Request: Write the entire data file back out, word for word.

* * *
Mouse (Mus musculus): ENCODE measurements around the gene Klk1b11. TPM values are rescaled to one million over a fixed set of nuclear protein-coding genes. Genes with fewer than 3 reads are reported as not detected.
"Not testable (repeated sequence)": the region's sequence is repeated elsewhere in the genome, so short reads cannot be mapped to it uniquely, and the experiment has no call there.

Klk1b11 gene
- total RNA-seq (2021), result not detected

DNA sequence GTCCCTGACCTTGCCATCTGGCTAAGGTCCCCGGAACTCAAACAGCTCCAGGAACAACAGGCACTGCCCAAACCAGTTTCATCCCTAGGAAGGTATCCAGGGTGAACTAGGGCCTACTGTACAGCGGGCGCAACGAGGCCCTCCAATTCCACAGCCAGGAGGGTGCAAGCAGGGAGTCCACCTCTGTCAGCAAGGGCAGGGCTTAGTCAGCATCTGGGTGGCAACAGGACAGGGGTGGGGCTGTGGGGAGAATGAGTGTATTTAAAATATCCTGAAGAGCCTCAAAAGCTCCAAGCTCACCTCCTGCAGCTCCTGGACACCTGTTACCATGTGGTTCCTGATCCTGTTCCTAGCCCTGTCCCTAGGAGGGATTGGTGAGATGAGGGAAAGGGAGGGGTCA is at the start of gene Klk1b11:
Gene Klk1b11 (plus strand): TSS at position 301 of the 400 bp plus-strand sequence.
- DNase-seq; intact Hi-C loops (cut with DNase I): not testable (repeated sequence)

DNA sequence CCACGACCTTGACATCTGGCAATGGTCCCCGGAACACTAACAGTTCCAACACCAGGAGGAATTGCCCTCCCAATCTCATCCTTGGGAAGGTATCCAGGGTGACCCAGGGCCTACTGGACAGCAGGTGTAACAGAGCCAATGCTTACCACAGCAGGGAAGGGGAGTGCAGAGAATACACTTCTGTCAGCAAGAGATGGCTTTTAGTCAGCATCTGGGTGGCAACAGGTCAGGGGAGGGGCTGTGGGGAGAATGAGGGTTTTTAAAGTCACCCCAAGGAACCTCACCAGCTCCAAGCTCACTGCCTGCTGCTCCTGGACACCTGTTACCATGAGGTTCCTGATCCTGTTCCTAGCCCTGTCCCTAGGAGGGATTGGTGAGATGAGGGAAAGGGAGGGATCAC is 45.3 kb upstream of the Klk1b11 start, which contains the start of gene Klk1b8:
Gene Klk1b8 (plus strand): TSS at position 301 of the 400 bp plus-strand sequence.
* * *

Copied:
Mouse (Mus musculus): ENCODE measurements around the gene Klk1b11. TPM values are rescaled to one million over a fixed set of nuclear protein-coding genes. Genes with fewer than 3 reads are reported as not detected.
"Not testable (repeated sequence)": the region's sequence is repeated elsewhere in the genome, so short reads cannot be mapped to it uniquely, and the experiment has no call there.

Klk1b11 gene
- total RNA-seq (2021), result not detected

DNA sequence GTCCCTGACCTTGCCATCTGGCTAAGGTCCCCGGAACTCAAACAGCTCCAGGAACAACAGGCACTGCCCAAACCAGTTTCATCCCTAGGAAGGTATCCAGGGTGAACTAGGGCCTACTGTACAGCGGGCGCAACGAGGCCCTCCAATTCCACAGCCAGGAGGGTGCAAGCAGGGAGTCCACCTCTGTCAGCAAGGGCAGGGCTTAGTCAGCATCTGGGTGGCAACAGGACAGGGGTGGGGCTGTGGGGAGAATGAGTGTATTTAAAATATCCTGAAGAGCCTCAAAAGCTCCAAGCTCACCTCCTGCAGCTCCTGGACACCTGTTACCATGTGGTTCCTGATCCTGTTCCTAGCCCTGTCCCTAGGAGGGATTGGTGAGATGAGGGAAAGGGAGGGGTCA is at the start of gene Klk1b11:
Gene Klk1b11 (plus strand): TSS at position 301 of the 400 bp plus-strand sequence.
- DNase-seq; intact Hi-C loops (cut with DNase I): not testable (repeated sequence)

DNA sequence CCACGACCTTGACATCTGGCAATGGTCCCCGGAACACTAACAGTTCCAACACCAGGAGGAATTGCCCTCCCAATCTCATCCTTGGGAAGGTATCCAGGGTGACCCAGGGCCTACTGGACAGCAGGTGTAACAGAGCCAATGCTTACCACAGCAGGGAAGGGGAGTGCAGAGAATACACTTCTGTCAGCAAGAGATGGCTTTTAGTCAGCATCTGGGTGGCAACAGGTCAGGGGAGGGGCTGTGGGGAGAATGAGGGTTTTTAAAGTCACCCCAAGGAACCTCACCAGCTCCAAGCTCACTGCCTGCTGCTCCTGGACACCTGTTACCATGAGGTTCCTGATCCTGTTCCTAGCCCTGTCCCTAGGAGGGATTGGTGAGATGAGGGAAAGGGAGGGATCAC is 45.3 kb upstream of the Klk1b11 start, which contains the start of gene Klk1b8:
Gene Klk1b8 (plus strand): TSS at position 301 of the 400 bp plus-strand sequence.